- The Paycheck Protection Program (PPP) falls outside the jurisdiction of the Office of the Special Inspector General for Pandemic Recovery (SIGPR), the Justice Department’s Office of Legal Counsel (OLC) found in an opinion Thursday.
- The decision comes as SIGPR filed a report Friday to Congress on its work during the first quarter of 2021. "The consequence [of OLC’s opinion] is permanently reduced oversight," wrote Brian Miller, the inspector general leading SIGPR, in Friday’s report.
- Miller said SIGPR uncovered and developed 35 new investigative leads relating to suspected fraud under various CARES Act programs in the first quarter of 2021 and helped the U.S. Attorney for the District of South Dakota in a case involving multiple fraud counts regarding pandemic relief programs. SIGPR said in its previous quarterly report it was investigating former Treasury Secretary Steven Mnuchin's November decision to claw back unused funds the CARES Act set aside for the Federal Reserve's emergency lending programs.
The Office of Legal Counsel’s opinion said SIGPR’s jurisdiction would be limited to programs created by the Coronavirus Economic Stabilization Act rather than the full CARES Act.
Miller, in his report to Congress on Friday, urged lawmakers to pass legislation clarifying SIGPR’s purview to include PPP and other Treasury-managed, pandemic-related programs originally thought to be under the office’s oversight.
At issue is Treasury’s reluctance to share data with SIGPR regarding participants in the Coronavirus Relief Fund and the Payroll Support Program. Treasury’s Office of General Counsel (OGC) told SIGPR in late January it hadn’t approved the special inspector general’s access to the Payroll Support Program’s database, even though OGC facilitated conversations on the matter a month earlier, Miller wrote.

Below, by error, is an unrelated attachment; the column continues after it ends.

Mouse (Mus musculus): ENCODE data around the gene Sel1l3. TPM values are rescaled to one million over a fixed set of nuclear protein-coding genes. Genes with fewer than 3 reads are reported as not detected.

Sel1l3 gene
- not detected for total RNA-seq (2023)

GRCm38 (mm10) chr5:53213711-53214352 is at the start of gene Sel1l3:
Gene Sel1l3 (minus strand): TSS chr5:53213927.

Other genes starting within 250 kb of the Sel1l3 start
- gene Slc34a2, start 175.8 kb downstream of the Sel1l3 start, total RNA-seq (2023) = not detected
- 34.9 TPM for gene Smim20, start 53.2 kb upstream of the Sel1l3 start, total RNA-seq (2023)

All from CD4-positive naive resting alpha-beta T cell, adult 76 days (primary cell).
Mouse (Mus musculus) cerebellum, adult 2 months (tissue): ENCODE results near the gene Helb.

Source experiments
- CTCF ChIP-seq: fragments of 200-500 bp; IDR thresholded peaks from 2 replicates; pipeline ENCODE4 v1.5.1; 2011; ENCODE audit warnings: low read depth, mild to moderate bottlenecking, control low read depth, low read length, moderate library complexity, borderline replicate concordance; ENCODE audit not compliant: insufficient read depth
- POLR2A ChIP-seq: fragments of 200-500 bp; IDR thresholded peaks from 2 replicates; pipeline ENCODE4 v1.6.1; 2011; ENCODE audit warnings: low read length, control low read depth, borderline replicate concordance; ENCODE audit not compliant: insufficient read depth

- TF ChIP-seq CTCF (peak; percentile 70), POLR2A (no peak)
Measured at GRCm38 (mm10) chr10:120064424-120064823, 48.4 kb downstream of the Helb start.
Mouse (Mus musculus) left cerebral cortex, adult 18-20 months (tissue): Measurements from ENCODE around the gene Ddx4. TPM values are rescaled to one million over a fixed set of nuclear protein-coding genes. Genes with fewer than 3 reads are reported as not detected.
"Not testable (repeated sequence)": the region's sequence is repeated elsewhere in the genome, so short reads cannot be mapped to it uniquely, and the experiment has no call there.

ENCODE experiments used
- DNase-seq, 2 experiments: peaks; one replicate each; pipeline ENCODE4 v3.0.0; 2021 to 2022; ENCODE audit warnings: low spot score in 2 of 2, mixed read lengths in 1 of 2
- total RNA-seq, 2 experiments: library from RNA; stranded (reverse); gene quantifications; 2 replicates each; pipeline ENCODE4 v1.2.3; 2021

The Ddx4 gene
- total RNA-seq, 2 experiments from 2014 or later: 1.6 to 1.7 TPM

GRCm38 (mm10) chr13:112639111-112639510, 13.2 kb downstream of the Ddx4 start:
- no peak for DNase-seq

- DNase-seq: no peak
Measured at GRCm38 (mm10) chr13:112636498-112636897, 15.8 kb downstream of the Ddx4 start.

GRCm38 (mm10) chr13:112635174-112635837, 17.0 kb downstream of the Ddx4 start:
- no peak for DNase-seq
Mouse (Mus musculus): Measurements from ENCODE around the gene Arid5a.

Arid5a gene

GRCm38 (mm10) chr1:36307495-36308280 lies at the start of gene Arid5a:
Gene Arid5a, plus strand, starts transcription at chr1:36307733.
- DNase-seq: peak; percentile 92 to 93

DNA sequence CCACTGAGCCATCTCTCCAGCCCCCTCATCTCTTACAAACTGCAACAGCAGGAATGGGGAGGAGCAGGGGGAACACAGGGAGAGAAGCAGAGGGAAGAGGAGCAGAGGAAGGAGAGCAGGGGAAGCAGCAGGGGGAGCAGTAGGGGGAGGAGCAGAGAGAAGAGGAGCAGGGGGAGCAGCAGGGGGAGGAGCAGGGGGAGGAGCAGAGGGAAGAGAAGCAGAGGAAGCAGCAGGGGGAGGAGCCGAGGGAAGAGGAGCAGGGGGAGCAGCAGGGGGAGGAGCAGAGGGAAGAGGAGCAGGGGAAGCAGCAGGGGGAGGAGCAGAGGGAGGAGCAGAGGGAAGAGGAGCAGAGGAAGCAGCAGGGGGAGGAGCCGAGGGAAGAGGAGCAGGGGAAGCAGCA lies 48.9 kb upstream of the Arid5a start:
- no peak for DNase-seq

SIGPR should channel all oversight requests through OGC, that office said, and ask Treasury’s Office of the Inspector General (OIG) for Coronavirus Relief Fund and Payroll Support Program data, Miller wrote. OIG declined and refused to partner with SIGPR, even in a task-force model, Miller added.
"While Treasury was aware of this posture, it declined to give SIGPR access to mission-critical data, repeatedly responding that SIGPR should pursue such requests with Treasury OIG," he wrote.
When SIGPR asked Treasury OIG to join an evaluation of the Coronavirus Relief Fund, Treasury OIG declined and asked OGC issue a legal opinion that Treasury OIG, not SIGPR, had jurisdiction over the program and the Payroll Support Program, Miller wrote.
"All special inspectors general share concurrent jurisdiction with their counterparts and must partner with agency inspectors general to achieve their respective statutory oversight missions," he wrote. "There is nothing more frustrating to achieving these missions than turf battles."
Alexandra LaManna, a Treasury spokeswoman, told Bloomberg in an emailed statement Saturday, "Treasury supports strong oversight, and we will continue to make sure all of our inspectors general, congressional committees of jurisdiction, and other oversight bodies have the information they need."
At least 209 people have been charged in connection to PPP fraud in the program’s first year, the Project on Government Oversight (POGO) reported last month. Those accused in the fraud cases received more than half — $246 million — of the $445 million they requested, the nonprofit found.
The number of PPP loans approved, the speed with which they were processed, and limited safeguards had left the program open to "significant risk that some fraudulent or inflated applications were approved," the Government Accountability Office reported in June.
Miller is also asking Congress to condition participation in any future emergency relief program on making records and other information available to inspectors general.